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QB Coach Petersen: Blame Sacks on QB, too

One of the biggest problems last year for the Clones was the neverending pressure on quarterback Bret Meyer. Numerous times the offensive line, composed mainly of swiss cheese, let defenders into the backfield with regularity. However, there were also times when it seemed like we saw some mistakes out of Bret Meyer in terms of not seeing recievers downfield (or throwing downfield at all) as well as erratic pocket behavior.

New quarterbacks coach Tony Petersen, fresh off the tractor from the land of the Golden Gophers, mentioned to the AmesTrib that he feels that many of the sack problems we had last year can be put on Meyer.

A look at the stats shows that Meyer's sack totals actually decreased last year, from 39 to 37. However, both are much higher than his rookie total of 28. A line that had an all-Big 12 selection in Scott Stephenson and an NFL Draft Pick in Aaron Brant couldn't have been that bad, could it?

Quarterbacks coach Tony Petersen said another area where he wants to see Meyer is on preventing sacks. Petersen said  more than 50 percent of sacks are the quarterback's fault, not the offensive line's.

"In the past I think Bret has taken way too many sacks. Who's fault? I don't know," Petersen said. "We don't have plans on that happening, but we're pushing hard to make sure our quarterbacks aren't standing back in the pocket."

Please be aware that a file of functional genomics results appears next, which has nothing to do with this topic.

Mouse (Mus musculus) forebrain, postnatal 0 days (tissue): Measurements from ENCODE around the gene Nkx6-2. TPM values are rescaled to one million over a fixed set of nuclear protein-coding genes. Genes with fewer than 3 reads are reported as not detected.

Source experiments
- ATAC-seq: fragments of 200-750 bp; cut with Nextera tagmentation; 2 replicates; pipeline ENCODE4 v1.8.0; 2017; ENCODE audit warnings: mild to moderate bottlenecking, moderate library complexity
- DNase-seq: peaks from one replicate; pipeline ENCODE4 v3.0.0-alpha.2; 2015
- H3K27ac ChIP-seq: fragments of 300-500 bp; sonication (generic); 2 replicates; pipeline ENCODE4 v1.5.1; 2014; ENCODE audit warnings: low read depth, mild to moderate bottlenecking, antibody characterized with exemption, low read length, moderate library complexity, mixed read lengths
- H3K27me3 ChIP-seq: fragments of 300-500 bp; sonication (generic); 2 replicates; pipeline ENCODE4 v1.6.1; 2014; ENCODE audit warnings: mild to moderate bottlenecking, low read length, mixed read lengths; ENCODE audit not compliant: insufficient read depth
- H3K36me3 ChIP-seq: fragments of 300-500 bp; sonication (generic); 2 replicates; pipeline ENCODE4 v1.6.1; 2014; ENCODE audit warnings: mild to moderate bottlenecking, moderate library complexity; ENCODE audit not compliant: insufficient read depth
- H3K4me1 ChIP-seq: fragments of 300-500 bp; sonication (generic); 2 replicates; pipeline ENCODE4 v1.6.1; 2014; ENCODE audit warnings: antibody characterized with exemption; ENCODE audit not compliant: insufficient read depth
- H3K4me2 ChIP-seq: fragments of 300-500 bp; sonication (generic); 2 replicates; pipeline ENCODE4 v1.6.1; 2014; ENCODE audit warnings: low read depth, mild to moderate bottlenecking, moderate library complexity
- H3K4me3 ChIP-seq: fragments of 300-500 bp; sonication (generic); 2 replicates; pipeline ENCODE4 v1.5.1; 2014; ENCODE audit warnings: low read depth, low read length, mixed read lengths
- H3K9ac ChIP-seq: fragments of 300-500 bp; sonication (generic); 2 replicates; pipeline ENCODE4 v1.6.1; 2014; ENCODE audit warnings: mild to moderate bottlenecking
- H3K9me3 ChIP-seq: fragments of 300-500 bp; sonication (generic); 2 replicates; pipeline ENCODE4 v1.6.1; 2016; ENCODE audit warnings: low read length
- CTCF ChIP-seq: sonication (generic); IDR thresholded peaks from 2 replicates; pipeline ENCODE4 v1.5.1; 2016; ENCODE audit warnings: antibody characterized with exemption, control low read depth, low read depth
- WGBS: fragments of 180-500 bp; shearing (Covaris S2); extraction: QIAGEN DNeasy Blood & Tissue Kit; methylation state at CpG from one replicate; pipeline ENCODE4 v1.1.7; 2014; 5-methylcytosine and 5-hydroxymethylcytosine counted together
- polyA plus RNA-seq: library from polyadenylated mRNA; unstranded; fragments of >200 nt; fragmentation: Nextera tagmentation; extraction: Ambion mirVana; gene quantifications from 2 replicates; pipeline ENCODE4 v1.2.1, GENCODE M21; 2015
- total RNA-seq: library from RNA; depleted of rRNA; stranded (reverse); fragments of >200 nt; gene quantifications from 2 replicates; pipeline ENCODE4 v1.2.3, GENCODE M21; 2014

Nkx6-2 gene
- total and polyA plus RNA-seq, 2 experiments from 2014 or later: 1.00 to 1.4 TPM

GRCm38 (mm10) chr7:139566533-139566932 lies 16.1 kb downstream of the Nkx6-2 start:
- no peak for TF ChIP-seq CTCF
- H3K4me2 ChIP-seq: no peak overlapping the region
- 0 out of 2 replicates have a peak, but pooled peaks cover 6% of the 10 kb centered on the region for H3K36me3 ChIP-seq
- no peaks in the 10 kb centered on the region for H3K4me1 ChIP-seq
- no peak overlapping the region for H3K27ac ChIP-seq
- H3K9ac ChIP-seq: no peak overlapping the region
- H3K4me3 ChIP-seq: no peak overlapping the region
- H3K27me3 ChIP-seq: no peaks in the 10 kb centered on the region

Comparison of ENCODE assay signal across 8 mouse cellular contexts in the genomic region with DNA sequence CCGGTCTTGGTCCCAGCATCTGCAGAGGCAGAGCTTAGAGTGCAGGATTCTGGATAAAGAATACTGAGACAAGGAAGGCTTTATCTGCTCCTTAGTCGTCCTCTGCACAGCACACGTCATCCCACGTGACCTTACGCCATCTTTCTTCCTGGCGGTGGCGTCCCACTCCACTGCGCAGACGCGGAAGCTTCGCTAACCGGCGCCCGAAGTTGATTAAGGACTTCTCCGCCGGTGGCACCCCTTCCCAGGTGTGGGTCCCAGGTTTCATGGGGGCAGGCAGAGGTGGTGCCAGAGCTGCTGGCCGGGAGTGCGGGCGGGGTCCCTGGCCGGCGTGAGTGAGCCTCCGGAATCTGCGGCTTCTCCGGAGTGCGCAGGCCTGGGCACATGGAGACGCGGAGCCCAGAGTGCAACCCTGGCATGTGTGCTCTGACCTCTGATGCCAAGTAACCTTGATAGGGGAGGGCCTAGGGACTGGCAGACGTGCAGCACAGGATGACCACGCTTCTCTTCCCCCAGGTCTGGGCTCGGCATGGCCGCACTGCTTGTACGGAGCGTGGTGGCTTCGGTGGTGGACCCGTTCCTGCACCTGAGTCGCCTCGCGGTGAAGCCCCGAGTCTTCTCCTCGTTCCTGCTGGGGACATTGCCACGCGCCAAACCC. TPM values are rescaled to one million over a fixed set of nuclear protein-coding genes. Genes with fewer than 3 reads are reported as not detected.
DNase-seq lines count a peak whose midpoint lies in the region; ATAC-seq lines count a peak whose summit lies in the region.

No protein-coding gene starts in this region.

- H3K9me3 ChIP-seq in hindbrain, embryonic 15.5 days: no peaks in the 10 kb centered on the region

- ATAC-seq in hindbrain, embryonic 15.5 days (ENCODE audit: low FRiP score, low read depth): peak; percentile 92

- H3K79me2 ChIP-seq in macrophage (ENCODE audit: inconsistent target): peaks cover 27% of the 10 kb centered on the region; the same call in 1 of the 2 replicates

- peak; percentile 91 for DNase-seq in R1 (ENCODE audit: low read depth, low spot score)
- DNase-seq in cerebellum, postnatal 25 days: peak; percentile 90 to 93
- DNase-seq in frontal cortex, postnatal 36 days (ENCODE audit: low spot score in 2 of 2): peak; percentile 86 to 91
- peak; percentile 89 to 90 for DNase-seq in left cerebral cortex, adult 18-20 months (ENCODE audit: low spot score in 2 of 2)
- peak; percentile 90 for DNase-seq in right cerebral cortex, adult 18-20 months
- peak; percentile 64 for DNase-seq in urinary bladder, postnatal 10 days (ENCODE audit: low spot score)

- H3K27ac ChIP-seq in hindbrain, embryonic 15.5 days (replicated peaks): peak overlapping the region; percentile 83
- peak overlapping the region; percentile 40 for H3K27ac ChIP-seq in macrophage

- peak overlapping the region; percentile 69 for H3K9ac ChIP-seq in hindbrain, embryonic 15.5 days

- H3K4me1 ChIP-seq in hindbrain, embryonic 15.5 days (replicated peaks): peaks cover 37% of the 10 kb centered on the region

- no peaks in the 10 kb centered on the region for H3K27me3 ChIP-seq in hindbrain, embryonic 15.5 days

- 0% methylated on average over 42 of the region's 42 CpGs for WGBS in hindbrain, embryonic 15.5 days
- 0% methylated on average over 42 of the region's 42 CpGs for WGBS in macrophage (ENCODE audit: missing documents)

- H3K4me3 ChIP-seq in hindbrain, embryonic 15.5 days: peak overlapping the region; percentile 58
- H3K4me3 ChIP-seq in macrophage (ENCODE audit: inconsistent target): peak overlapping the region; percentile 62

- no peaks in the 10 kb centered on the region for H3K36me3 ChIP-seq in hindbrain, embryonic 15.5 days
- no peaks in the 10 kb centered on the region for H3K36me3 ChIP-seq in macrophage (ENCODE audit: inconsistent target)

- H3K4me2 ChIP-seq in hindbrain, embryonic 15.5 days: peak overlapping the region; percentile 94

Meyer's increased sack totals seem to go hand-in-hand with his decreased mobility. Much of what Iowa State fans were sold on during Bret's freshman year was his mobility and ability to run the ball when the play broke down. He wasn't going to be Seneca Wallace, nor was he expected to, but we saw glimpses of what he could do while splitting time with Austin Flynn (who was actually a more mobile quarterback that got sacked roughly 800 times during his quarterbacking career).

To me, Meyer has to adjust his game in a few ways to be more successful in 2007. First, he has to look downfield more. That part of his game evaporated in 2006 after working so well in 2005. Todd Blythe is good, he's big, and he can catch the ball. Throw it to him. Secondly, as strange as it sounds, he has to be more willing to scramble. The offensive line is an even bigger question mark than last year. If he wants to live to see next year, not to mention buying time, he has to be willing to move more than he did last year. I'm not saying anything the coaching staff isn't aware of, but it's stuff I'd like to see. The run game is a big question mark, but we have the horses to throw the ball 40 times a game if need be.

Petersen's worked magic with passing quarterbacks with running ability in Minnesota. He's a good coach. Hopefully he can hide away the Meyer from last year and bring back the promising gunslinger we saw at times in years prior.